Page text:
Leaning’ Tree offers a tour and a must see art gallery. Both are free to the public. The Leanin’ Tree Museum of Western Art is the private collection of Edward P. Trumble, one of the two original owners of this well known, greeting card company. It’s an array of post-1950 western art which he assembled over a 40-year period. Subjects include cowboys, Native Americans, desert and mountain landscapes, wildlife, and scenes of pioneers, trappers, and everyday ranch life.
Trumble started it as a small, public art exhibit area in 1974, as part of his new company plant location in Boulder. He spent his time traveling around the West searching for new paintings to use for his greeting cards. While becoming acquainted with almost every western artist of the day, he developed a passion for collecting their work.
Now it encompasses over 250 paintings and 150 bronze sculptures, including a number of these outdoors in the sculpture garden in front of the Leanin’ Tree factory. These represent over 100 artists. Each painting has an explanation of either the piece, the artist, or both next to it.
It’s open daily except holidays. Hours are Monday-Friday 8:00 a.m. to 5:00 p.m., weekends 10 a.m. to 5 p.m. Photography, without flash, is allowed in the museum and with or without flash in the sculpture garden.
LEANIN’ TREE - THE COMPANY AND TOUR
The company’s roots developed when Ed Trumble met Bob Lorenz in 1949. They both worked for Western Livestock Magazine. Ed was in sales and Bob did free lance art. Lorenz designed four Christmas cards and Trumble marketed them through a small mail order advertisement in the magazine’s October issue. That was their payment for Lorenz doing the October cover for the magazine. The ad resulted in $5200 in sales the first season.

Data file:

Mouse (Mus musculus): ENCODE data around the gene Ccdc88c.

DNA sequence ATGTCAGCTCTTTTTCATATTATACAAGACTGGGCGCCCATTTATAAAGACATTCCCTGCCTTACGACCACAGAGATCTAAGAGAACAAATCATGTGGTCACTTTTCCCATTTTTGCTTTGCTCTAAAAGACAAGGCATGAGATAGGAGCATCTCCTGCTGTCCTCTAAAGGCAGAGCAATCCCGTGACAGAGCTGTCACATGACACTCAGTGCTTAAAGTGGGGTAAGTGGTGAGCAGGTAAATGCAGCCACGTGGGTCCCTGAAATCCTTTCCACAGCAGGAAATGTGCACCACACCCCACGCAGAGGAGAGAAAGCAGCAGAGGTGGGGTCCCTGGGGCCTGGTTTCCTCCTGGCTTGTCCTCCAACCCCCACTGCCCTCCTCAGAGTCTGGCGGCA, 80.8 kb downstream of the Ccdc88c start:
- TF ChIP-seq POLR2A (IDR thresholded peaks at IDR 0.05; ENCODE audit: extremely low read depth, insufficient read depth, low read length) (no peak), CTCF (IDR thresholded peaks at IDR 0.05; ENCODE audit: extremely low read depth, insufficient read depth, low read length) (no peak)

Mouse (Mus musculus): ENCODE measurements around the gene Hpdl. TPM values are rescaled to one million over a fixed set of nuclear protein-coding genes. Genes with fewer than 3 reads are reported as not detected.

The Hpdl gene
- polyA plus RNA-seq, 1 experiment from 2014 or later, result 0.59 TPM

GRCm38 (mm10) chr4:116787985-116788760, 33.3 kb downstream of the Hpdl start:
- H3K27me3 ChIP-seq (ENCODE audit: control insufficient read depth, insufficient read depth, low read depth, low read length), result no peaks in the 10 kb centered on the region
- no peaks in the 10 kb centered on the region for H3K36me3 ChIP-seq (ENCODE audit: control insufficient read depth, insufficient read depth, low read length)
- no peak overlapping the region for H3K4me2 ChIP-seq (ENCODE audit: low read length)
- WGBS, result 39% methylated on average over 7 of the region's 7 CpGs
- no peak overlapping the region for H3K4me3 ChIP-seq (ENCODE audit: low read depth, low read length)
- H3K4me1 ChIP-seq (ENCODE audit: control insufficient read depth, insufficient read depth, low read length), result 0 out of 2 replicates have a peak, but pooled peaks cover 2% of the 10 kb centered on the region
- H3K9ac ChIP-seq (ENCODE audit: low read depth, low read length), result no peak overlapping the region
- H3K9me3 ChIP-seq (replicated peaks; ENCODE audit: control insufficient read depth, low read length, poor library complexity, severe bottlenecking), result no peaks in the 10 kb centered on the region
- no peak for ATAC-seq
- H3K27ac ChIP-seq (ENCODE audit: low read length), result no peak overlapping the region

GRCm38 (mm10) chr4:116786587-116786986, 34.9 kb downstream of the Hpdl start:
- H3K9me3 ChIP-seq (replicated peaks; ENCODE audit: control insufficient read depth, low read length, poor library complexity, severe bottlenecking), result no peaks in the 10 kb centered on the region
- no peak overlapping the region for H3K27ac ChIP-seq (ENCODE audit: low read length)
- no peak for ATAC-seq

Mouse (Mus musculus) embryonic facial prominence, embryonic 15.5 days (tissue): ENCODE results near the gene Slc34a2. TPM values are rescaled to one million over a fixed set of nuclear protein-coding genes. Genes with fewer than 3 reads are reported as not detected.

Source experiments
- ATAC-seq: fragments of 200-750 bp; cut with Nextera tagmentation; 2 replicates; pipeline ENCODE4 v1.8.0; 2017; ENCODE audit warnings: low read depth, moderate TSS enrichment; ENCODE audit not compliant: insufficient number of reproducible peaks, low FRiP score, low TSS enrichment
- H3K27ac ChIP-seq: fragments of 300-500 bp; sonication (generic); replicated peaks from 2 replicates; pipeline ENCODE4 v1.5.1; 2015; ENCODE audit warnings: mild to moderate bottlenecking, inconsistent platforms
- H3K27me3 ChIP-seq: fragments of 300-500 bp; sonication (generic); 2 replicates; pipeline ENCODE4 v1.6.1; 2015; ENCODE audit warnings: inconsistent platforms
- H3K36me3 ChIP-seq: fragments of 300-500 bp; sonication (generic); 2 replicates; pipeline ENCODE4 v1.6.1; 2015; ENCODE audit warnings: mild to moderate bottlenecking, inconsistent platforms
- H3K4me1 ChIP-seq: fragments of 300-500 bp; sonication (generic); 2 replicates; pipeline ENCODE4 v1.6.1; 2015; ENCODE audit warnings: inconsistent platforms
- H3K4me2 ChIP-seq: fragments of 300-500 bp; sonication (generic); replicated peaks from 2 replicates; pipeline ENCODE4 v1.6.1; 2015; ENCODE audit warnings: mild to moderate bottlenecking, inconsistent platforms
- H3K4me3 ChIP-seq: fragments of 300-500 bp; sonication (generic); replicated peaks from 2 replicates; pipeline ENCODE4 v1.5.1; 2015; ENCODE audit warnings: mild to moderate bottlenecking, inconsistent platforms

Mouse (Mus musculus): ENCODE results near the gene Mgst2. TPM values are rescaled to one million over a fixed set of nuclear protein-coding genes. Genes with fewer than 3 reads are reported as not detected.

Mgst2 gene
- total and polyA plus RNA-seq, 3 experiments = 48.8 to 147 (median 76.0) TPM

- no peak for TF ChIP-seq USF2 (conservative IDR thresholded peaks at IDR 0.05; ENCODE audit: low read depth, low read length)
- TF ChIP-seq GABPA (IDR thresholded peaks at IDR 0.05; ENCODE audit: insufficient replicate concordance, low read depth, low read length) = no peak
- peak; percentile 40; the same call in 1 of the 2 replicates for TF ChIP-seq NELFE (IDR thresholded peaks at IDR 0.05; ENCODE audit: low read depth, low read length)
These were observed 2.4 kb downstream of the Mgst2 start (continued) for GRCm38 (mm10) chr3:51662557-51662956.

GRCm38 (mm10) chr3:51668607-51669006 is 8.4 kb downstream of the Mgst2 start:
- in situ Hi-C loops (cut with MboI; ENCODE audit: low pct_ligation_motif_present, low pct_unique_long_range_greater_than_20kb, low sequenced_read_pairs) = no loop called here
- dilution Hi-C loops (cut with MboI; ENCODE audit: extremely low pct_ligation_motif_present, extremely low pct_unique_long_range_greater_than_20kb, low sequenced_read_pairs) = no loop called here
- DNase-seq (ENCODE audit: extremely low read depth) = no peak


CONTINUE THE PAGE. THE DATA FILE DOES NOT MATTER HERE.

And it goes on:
It started a partnership called “The Lazy R L Ranch” which lasted for 15 years until Lorenz died of cancer. After his partner’s death in 1964, Trumble renamed his firm Leanin’ Tree. From 1949 to 1952, the firm operated in Fort Collins then moved to Boulder. In 1974, it transferred to its current location.
At age 90, Ed is still Chairman of the Board, but has turned management of this family-owned operation over to his four children. The company has 200 regular employees; but between May and August, hires 70 additional people when they are filling Christmas card orders.
Today, the company offers more than 3,000 unique greeting cards in multiple themes for everyday occasions and major holidays. Their Boulder plant ships over 30 million greeting cards a year, a maximum of 160,000 cards a day. Cards are sold on line and in 30,000 retail outlets.
Similar to Celestial Seasonings, you start your tour with a fifteen minute video. Then you’ll take a thirty minute, half mile walk to see how they turn a piece of recycled paper into a finished card. You start first at the two press stations - one for cards and one for envelopes. Located in the back, the paper for the cards go through the presses at six stations where each overlays a specific color until the final image is achieved. Four of the stations are for magenta, yellow, black, and cyan with the remaining two for special colors such as gold and silver. Think of them like rubber stamps.
The pressman takes the paper right off the press. Two thousand sheets are printed at one time. Every minute, they print 150 sheets or over two sheets a second. They are then sent to the Machine Cutter which stacks and cuts the paper. The company wants to fully mechanize the entire process.